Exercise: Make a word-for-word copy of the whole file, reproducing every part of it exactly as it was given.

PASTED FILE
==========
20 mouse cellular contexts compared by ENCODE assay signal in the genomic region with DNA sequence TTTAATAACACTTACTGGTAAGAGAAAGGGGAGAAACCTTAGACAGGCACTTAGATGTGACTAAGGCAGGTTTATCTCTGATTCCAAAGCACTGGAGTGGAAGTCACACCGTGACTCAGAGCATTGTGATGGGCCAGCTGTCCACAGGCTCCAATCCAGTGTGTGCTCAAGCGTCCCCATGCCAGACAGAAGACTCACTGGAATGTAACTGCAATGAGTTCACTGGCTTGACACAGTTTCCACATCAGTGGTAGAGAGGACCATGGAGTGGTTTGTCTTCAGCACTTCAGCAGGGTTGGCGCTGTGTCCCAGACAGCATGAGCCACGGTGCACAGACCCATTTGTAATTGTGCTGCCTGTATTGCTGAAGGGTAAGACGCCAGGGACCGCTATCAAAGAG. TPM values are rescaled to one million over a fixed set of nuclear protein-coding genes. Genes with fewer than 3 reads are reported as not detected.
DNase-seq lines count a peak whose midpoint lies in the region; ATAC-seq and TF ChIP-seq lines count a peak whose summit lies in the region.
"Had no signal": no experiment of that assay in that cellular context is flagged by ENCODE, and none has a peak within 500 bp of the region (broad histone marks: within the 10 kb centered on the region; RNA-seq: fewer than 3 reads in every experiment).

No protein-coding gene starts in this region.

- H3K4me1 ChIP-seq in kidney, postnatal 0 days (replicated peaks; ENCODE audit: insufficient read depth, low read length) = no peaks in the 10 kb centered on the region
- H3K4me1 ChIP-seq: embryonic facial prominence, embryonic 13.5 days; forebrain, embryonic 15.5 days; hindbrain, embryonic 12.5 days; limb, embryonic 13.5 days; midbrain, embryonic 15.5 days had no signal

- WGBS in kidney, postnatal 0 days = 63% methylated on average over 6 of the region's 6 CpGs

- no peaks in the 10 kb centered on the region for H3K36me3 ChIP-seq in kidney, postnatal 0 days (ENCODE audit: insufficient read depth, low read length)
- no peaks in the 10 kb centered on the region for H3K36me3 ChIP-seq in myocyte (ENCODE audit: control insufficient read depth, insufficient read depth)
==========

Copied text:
20 mouse cellular contexts compared by ENCODE assay signal in the genomic region with DNA sequence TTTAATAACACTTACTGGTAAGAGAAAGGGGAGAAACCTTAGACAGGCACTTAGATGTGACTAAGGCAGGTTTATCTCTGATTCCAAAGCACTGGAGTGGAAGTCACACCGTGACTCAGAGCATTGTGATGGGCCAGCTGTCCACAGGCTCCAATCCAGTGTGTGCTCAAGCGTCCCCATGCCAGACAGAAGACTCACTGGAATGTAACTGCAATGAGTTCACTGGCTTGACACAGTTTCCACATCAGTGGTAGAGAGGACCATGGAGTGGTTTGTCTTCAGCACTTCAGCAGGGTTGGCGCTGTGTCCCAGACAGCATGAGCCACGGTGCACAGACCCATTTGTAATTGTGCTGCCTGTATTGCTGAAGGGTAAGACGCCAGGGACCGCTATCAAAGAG. TPM values are rescaled to one million over a fixed set of nuclear protein-coding genes. Genes with fewer than 3 reads are reported as not detected.
DNase-seq lines count a peak whose midpoint lies in the region; ATAC-seq and TF ChIP-seq lines count a peak whose summit lies in the region.
"Had no signal": no experiment of that assay in that cellular context is flagged by ENCODE, and none has a peak within 500 bp of the region (broad histone marks: within the 10 kb centered on the region; RNA-seq: fewer than 3 reads in every experiment).

No protein-coding gene starts in this region.

- H3K4me1 ChIP-seq in kidney, postnatal 0 days (replicated peaks; ENCODE audit: insufficient read depth, low read length) = no peaks in the 10 kb centered on the region
- H3K4me1 ChIP-seq: embryonic facial prominence, embryonic 13.5 days; forebrain, embryonic 15.5 days; hindbrain, embryonic 12.5 days; limb, embryonic 13.5 days; midbrain, embryonic 15.5 days had no signal

- WGBS in kidney, postnatal 0 days = 63% methylated on average over 6 of the region's 6 CpGs

- no peaks in the 10 kb centered on the region for H3K36me3 ChIP-seq in kidney, postnatal 0 days (ENCODE audit: insufficient read depth, low read length)
- no peaks in the 10 kb centered on the region for H3K36me3 ChIP-seq in myocyte (ENCODE audit: control insufficient read depth, insufficient read depth)